Japan’s central bank on Thursday said the world’s third-largest economy would grow slightly less than expected amid turmoil overseas, but it held off fresh easing as it pointed to a steady recovery.
The move surprised some analysts after a flurry of policy moves by central banks in Europe, Asia and South America aimed at propping up a global economy that is showing signs of slowing.
But the BoJ, following a two-day policy meeting, said it would keep rates steady at zero to 0.1 per cent and a 70 trillion yen (Dh3.2 trillion) asset-purchase programme in place.
The bank also said it expected Japan’s economy to expand by 2.2 per cent in the fiscal year ending March 2013, slightly lower than its April outlook of 2.3 per cent growth.
But the latest forecast was still higher than its January outlook of 2.0 per cent growth. Japan’s economy contracted in 2011 as it was pounded by the quake-tsunami disaster, a strong yen and flooding in Thailand.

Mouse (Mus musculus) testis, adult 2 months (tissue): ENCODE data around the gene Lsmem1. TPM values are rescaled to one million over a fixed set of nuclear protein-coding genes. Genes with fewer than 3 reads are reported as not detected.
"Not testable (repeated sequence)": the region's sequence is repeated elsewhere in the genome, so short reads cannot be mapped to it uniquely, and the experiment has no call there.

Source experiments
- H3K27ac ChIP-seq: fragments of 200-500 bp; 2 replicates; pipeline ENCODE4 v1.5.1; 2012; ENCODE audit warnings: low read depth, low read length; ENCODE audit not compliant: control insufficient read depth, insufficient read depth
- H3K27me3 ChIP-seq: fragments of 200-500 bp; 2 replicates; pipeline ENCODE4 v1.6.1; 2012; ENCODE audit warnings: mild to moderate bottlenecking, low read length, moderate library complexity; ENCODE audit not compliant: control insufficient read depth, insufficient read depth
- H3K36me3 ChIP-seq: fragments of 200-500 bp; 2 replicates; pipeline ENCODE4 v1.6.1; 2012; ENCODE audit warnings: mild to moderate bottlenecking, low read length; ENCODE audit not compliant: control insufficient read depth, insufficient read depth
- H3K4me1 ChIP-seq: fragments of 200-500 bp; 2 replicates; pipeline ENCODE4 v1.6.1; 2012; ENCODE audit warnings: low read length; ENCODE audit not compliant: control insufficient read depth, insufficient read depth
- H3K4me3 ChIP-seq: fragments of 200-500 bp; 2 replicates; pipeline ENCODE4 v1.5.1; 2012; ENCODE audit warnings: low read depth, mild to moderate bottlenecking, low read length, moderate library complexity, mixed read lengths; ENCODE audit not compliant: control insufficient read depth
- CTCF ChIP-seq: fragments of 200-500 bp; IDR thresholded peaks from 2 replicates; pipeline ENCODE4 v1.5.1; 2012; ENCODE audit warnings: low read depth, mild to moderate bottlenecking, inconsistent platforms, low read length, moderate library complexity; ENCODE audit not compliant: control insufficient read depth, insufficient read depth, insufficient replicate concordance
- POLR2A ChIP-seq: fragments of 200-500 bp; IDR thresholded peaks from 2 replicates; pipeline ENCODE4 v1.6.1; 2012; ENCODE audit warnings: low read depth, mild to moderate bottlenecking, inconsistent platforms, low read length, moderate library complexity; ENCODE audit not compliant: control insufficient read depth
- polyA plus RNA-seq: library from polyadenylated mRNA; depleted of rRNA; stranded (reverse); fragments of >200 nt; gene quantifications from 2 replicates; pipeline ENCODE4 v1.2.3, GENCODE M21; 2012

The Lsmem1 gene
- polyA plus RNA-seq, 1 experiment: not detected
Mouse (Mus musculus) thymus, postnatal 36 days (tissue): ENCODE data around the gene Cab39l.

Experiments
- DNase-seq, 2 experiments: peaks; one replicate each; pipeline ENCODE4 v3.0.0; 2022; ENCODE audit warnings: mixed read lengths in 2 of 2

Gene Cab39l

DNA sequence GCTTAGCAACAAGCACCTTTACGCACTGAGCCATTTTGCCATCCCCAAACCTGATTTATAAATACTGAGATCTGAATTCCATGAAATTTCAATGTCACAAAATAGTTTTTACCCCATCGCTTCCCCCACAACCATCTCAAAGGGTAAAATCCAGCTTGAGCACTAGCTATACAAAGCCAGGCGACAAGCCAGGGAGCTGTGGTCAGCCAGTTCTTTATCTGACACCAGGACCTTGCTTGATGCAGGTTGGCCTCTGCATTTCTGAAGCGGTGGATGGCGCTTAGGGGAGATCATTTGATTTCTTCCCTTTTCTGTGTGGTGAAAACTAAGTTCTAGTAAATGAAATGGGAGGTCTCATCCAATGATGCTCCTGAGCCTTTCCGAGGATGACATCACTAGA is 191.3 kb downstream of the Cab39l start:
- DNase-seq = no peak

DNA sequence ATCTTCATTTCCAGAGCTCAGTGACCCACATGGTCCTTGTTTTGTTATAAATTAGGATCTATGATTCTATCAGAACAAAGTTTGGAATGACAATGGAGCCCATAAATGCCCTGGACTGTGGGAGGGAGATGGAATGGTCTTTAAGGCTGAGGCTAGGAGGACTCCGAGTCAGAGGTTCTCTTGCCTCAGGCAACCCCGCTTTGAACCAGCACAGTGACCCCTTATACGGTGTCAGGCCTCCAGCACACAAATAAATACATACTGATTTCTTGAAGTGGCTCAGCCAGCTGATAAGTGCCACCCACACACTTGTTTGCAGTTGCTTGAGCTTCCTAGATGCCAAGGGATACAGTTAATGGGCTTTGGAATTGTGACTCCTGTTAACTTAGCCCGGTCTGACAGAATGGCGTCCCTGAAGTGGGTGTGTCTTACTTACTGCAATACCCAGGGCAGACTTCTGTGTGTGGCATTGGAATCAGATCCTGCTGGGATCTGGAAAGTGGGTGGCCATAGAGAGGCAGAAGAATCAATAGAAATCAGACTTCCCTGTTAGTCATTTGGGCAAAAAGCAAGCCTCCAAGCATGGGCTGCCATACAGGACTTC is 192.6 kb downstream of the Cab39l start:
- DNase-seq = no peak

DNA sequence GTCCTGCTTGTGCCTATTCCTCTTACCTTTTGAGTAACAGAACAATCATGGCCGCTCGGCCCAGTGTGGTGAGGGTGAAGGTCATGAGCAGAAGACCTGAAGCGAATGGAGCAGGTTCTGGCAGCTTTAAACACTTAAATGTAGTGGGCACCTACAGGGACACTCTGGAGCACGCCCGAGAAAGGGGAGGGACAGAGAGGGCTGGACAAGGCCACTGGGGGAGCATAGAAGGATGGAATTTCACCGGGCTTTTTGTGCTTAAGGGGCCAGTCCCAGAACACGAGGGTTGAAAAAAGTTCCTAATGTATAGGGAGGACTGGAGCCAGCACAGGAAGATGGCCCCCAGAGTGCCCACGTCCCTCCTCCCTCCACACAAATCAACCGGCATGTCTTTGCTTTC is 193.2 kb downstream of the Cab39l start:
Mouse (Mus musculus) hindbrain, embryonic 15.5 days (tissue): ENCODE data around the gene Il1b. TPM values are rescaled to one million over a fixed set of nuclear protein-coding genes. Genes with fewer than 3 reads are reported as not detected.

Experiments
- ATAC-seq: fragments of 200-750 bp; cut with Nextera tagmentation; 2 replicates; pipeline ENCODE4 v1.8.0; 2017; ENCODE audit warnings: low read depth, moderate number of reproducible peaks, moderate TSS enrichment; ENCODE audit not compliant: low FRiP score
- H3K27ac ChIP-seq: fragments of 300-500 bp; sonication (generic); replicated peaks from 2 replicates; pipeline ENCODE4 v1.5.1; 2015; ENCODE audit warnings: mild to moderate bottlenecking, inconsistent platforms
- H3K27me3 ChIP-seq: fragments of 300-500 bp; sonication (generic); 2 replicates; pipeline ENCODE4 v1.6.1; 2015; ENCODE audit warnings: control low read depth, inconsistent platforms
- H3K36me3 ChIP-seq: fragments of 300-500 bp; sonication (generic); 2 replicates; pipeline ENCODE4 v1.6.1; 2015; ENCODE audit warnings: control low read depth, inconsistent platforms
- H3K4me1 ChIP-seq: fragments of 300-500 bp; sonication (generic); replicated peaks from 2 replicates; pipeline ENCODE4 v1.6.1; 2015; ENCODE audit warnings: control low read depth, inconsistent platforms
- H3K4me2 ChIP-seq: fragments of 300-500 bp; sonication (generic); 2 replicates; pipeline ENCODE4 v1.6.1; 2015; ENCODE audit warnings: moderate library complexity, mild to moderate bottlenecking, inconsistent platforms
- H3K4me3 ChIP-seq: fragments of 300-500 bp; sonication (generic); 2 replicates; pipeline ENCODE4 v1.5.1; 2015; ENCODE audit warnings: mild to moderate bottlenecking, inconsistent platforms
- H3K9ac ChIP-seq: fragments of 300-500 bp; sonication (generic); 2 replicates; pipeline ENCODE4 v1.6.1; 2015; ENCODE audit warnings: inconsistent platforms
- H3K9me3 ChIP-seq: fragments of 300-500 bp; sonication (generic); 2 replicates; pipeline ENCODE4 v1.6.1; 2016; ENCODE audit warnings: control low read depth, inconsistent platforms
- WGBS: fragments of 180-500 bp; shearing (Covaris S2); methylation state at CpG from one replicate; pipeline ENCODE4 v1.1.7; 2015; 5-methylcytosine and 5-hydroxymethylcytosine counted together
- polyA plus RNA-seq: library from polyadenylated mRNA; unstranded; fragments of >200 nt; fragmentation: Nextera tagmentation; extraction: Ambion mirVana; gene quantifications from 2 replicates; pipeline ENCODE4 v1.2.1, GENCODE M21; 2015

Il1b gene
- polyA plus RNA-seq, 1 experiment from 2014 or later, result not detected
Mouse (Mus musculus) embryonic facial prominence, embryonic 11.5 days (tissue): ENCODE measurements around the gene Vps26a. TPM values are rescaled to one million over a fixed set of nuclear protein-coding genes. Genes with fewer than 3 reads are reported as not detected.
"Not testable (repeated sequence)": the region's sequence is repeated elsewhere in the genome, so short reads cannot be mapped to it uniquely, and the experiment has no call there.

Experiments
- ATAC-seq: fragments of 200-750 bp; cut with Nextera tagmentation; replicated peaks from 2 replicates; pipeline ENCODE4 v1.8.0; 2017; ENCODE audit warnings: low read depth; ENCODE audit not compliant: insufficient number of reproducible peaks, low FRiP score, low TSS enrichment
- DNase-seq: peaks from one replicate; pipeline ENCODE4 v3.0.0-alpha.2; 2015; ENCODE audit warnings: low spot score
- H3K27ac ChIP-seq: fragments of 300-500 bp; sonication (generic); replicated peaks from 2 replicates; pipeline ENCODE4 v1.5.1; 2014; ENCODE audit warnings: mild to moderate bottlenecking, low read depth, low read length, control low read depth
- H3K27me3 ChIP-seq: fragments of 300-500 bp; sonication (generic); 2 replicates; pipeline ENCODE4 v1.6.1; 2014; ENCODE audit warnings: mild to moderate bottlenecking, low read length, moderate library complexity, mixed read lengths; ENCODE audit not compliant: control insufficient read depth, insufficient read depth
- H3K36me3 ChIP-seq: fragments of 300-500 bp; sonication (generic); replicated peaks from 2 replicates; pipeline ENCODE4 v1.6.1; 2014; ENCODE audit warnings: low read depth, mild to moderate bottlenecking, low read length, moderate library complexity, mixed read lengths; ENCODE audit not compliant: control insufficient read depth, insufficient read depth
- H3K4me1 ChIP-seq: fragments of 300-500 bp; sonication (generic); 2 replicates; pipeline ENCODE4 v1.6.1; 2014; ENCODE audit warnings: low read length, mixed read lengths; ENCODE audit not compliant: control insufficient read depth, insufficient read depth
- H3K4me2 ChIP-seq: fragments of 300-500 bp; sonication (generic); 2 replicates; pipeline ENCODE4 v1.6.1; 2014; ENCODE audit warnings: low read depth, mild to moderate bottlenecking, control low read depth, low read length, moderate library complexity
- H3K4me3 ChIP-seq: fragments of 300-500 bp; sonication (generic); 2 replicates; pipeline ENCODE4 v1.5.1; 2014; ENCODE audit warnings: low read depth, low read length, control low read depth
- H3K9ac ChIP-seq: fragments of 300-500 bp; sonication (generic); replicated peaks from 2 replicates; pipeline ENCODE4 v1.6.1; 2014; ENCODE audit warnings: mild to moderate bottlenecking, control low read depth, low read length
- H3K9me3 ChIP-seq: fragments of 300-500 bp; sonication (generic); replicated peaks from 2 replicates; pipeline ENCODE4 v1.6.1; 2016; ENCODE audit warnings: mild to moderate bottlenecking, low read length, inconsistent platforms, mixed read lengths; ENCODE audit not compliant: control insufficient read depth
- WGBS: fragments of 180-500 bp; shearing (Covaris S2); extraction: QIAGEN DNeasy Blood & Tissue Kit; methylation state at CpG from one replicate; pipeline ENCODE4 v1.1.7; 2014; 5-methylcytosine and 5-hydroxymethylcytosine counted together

The bank also kept a 1.7 per cent growth forecast for the next fiscal year unchanged.
It cited improving domestic demand and business confidence but acknowledged that uncertainty in overseas markets, including Europe and the United States, could be a drag on Japan’s economic recovery.
“Japan’s economic activity has started picking up moderately as domestic demand remains firm mainly supported by reconstruction-related demand” following last year’s natural disasters, it said in a statement.
“[But] there remains a high degree of uncertainty about the global economy, including the prospects for the European debt problem...[and] the momentum toward a recovery for the US economy”.
The US Federal Reserve has also held off fresh measures, but the European Central Bank and China’s central bank ushered in rate cuts last week, while Brazil on Wednesday cut its rate to a record low.